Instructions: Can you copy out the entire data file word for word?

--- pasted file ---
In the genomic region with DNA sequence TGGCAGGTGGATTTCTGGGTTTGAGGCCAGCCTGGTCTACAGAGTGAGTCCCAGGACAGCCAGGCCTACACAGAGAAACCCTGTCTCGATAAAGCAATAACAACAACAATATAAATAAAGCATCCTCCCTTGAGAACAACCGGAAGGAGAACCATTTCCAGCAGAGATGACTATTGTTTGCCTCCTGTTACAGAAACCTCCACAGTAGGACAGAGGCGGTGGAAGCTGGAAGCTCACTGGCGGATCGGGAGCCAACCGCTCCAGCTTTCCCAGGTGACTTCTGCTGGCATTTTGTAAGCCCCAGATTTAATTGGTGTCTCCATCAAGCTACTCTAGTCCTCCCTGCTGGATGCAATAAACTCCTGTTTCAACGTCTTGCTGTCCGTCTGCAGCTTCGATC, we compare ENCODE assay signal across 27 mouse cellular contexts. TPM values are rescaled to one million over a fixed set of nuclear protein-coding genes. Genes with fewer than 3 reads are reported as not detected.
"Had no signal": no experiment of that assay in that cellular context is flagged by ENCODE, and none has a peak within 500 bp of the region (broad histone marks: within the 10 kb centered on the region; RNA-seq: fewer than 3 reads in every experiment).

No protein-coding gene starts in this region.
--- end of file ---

In the genomic region with DNA sequence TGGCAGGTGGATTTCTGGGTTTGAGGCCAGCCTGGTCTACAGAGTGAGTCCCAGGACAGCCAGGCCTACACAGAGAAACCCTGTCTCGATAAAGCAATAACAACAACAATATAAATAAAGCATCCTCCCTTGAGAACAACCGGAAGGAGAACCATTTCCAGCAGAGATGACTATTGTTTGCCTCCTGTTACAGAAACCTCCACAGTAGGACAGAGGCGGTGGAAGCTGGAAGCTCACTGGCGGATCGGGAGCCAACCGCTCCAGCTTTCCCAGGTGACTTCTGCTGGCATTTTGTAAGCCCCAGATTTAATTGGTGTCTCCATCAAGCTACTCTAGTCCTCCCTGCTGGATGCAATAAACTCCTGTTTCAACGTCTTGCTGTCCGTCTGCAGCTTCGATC, we compare ENCODE assay signal across 27 mouse cellular contexts. TPM values are rescaled to one million over a fixed set of nuclear protein-coding genes. Genes with fewer than 3 reads are reported as not detected.
"Had no signal": no experiment of that assay in that cellular context is flagged by ENCODE, and none has a peak within 500 bp of the region (broad histone marks: within the 10 kb centered on the region; RNA-seq: fewer than 3 reads in every experiment).

No protein-coding gene starts in this region.